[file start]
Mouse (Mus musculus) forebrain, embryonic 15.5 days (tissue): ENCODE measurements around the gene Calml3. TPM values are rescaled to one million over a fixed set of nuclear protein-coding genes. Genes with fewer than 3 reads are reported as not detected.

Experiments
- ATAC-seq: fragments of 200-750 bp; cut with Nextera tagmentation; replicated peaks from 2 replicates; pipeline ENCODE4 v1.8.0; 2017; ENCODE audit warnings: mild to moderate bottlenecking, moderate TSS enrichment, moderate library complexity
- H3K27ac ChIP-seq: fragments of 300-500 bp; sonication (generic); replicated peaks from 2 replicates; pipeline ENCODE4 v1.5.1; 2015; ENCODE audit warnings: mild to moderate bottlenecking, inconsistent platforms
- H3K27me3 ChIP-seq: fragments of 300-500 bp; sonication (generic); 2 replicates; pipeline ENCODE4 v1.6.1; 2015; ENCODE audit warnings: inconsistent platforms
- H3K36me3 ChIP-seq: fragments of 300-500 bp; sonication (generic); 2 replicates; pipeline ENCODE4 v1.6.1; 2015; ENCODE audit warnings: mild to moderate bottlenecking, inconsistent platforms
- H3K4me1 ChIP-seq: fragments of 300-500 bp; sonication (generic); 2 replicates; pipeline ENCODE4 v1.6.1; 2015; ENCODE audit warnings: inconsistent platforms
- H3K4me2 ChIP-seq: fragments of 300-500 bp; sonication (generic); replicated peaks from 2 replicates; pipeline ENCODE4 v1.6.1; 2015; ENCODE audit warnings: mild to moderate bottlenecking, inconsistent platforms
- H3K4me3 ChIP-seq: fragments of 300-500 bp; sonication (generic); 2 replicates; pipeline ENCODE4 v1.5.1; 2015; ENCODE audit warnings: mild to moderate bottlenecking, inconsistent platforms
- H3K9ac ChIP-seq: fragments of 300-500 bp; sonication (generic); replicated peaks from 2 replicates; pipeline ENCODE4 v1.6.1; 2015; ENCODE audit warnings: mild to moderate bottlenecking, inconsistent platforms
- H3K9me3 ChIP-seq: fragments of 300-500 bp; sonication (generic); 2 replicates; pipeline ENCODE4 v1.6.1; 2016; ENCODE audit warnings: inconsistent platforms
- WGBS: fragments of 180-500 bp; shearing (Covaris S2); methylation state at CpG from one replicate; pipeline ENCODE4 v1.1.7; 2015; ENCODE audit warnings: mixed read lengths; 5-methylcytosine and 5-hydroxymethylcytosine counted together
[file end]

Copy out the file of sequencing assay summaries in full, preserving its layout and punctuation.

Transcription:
Mouse (Mus musculus) forebrain, embryonic 15.5 days (tissue): ENCODE measurements around the gene Calml3. TPM values are rescaled to one million over a fixed set of nuclear protein-coding genes. Genes with fewer than 3 reads are reported as not detected.

Experiments
- ATAC-seq: fragments of 200-750 bp; cut with Nextera tagmentation; replicated peaks from 2 replicates; pipeline ENCODE4 v1.8.0; 2017; ENCODE audit warnings: mild to moderate bottlenecking, moderate TSS enrichment, moderate library complexity
- H3K27ac ChIP-seq: fragments of 300-500 bp; sonication (generic); replicated peaks from 2 replicates; pipeline ENCODE4 v1.5.1; 2015; ENCODE audit warnings: mild to moderate bottlenecking, inconsistent platforms
- H3K27me3 ChIP-seq: fragments of 300-500 bp; sonication (generic); 2 replicates; pipeline ENCODE4 v1.6.1; 2015; ENCODE audit warnings: inconsistent platforms
- H3K36me3 ChIP-seq: fragments of 300-500 bp; sonication (generic); 2 replicates; pipeline ENCODE4 v1.6.1; 2015; ENCODE audit warnings: mild to moderate bottlenecking, inconsistent platforms
- H3K4me1 ChIP-seq: fragments of 300-500 bp; sonication (generic); 2 replicates; pipeline ENCODE4 v1.6.1; 2015; ENCODE audit warnings: inconsistent platforms
- H3K4me2 ChIP-seq: fragments of 300-500 bp; sonication (generic); replicated peaks from 2 replicates; pipeline ENCODE4 v1.6.1; 2015; ENCODE audit warnings: mild to moderate bottlenecking, inconsistent platforms
- H3K4me3 ChIP-seq: fragments of 300-500 bp; sonication (generic); 2 replicates; pipeline ENCODE4 v1.5.1; 2015; ENCODE audit warnings: mild to moderate bottlenecking, inconsistent platforms
- H3K9ac ChIP-seq: fragments of 300-500 bp; sonication (generic); replicated peaks from 2 replicates; pipeline ENCODE4 v1.6.1; 2015; ENCODE audit warnings: mild to moderate bottlenecking, inconsistent platforms
- H3K9me3 ChIP-seq: fragments of 300-500 bp; sonication (generic); 2 replicates; pipeline ENCODE4 v1.6.1; 2016; ENCODE audit warnings: inconsistent platforms
- WGBS: fragments of 180-500 bp; shearing (Covaris S2); methylation state at CpG from one replicate; pipeline ENCODE4 v1.1.7; 2015; ENCODE audit warnings: mixed read lengths; 5-methylcytosine and 5-hydroxymethylcytosine counted together